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New App Alert: ‘Bluesky’ – The Newest Social Media Platform 2024


A New Twitter?

If you’ve been waiting to test out Bluesky, the decentralized version of Twitter that was originally funded by Twitter, you may finally, as the app exits invite-only beta today.


As you can see from these example screens, Bluesky is quite similar to Twitter, except with a butterfly silhouette instead of a bird as the logo. That’s by design, with the original Bluesky crew leaving Twitter and eventually going independent after Elon Musk bought the app.

Bluesky was previously only accessible by invitation, but starting today, anyone may sign up and create a profile in the real-time news alternative.

So, why would you want to?

It truly depends on your perspective on the decentralized web, and the importance of being able to govern your data and in-app experience with portability controls.


As described by Bluesky:

“Here, your experience online isn’t controlled by a single company. Whether it’s your timeline or content filters, on Bluesky, you can easily customize your social experience. This month, we’ll be rolling out an experimental early version of “federation,” or the feature that makes the network so open and customizable. On Bluesky, you’ll have the freedom to choose (and the right to leave) instead of being held to the whims of private companies or black box algorithms. And wherever you go, your friends and relationships can go with you.”

Threads, of course, is experimenting with the same concept, allowing users to publish to many decentralized apps via the ActivityPub protocol, which allows each system to speak with one another. Bluesky does not use ActivityPub (rather, it uses the AT Protocol), hence it is not yet fully interoperable. However, the aim is that these services will eventually give consumers more control, further democratizing the open web.

In principle, this might lead to users creating a single online presence that includes all of their personal data, activity insights, buddy lists, and more, which they can then transfer to another app or delete entirely whenever they want. Decentralized social apps offer alternate community alternatives that use alternative feed algorithms.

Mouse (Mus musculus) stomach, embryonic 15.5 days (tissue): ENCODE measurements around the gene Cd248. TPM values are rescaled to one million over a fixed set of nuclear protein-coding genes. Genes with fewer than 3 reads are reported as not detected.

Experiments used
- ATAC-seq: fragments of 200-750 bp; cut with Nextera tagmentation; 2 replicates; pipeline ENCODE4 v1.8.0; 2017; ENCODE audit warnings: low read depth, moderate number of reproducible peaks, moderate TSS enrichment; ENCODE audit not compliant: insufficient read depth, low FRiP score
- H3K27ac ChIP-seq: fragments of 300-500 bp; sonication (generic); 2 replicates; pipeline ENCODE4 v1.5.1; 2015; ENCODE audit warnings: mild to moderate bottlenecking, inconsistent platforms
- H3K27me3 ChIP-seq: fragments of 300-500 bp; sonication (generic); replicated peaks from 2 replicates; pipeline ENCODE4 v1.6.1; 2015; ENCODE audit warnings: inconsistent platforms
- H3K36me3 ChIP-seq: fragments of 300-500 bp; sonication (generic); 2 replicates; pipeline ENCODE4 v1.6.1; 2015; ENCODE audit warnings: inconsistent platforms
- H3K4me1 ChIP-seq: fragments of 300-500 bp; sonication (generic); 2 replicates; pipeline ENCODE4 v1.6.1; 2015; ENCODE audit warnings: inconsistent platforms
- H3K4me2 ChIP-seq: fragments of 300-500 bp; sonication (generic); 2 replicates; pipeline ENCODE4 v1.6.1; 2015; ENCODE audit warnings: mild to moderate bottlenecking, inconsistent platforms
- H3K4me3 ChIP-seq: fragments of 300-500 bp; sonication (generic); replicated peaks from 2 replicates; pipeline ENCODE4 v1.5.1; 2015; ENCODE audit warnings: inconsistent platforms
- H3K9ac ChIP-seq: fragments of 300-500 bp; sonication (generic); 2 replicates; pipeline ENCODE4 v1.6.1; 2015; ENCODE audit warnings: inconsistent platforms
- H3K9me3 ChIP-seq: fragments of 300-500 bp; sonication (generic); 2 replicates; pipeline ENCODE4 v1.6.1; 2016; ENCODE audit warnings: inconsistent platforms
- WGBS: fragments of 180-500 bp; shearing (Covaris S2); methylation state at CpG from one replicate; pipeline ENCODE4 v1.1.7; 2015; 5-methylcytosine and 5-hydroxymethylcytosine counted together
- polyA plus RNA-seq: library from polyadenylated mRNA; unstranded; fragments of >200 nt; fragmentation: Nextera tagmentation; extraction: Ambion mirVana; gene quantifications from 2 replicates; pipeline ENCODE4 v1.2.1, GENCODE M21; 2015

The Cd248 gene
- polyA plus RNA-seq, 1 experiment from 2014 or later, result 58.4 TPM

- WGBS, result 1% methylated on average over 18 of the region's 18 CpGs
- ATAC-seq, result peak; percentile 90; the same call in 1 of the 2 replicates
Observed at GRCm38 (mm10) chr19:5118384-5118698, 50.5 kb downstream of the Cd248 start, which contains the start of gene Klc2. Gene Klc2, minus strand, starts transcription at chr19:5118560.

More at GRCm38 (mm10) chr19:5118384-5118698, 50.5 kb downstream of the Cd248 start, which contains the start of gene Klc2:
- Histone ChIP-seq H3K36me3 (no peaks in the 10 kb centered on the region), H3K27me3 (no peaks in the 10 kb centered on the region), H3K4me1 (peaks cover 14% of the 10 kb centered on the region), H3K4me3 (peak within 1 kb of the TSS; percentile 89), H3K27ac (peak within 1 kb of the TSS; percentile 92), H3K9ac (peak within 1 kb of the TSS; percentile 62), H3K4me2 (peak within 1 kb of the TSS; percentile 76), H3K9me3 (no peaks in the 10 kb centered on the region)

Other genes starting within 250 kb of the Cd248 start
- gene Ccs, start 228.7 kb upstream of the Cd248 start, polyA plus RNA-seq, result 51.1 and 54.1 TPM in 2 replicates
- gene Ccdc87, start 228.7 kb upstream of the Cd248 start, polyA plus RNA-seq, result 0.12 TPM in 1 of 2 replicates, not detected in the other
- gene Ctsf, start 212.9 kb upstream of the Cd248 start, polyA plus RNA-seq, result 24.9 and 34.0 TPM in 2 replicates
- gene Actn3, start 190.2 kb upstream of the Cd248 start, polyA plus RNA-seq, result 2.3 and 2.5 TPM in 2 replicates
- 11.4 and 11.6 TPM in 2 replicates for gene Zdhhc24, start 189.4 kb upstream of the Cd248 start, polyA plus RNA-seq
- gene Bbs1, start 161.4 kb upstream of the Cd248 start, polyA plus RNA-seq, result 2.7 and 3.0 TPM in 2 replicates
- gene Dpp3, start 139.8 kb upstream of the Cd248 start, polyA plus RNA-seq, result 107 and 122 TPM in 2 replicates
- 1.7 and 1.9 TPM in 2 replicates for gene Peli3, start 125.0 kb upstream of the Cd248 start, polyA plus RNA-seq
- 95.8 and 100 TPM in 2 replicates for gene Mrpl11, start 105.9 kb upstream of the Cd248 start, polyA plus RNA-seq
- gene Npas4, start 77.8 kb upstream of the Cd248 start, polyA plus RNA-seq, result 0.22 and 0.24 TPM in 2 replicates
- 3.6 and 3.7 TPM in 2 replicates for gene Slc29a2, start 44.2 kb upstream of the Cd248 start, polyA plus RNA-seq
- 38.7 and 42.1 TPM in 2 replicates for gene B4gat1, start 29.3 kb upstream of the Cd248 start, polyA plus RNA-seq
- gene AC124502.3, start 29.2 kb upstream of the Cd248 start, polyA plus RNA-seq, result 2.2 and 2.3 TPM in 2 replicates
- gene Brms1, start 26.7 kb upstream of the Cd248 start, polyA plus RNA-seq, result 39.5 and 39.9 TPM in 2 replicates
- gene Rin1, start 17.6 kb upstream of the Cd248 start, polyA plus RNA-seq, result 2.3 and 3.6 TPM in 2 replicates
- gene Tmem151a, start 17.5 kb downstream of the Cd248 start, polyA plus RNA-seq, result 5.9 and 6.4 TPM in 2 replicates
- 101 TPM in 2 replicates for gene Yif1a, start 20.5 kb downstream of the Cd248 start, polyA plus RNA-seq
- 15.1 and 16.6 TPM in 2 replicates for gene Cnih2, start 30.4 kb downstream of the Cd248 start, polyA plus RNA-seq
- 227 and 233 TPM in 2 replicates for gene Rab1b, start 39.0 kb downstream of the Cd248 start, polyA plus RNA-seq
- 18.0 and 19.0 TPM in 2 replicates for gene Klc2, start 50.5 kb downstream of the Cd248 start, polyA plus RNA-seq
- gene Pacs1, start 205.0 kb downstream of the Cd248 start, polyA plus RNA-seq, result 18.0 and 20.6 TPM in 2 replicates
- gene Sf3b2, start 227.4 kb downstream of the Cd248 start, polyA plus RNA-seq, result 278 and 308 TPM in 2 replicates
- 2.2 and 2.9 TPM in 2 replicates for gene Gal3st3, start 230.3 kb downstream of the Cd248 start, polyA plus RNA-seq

People can join to modify their web experience anyway they see suitable.

Will it work?

Several autonomous communities have already run into problems once they reach a certain size, demonstrating the importance of having a central arbiter with the capabilities to oversee large-scale interactions.

The problem is that the platforms must create rules governing what they will and will not allow, raising concerns about prejudice, favoritism, and so on. And, given that social platforms are now such key sources of news and information, this can have a tremendous influence. If these components are important to you, Bluesky and other decentralized platforms, such as Mastodon, offer alternatives.

However, It’s believe they will struggle to acquire traction because a) demand for such services is not as strong as proponents claim, and b) users are always drawn to crowds, no matter where they are. Because point a precludes point b, don’t see decentralized social apps becoming popular, though this could change over time depending on how things play out.

If there is another major data incident, such as Cambridge Analytica, more people may reevaluate their alternatives. However, even large-scale disputes have not affected overall user behavior, so it’s unclear what would be required to persuade a critical mass of users to switch.

And if this does not happen, their audiences will remain limited.

Maybe that’s fine, maybe it’s better that way, but if you’re interested, you can now download Bluesky and try it out.


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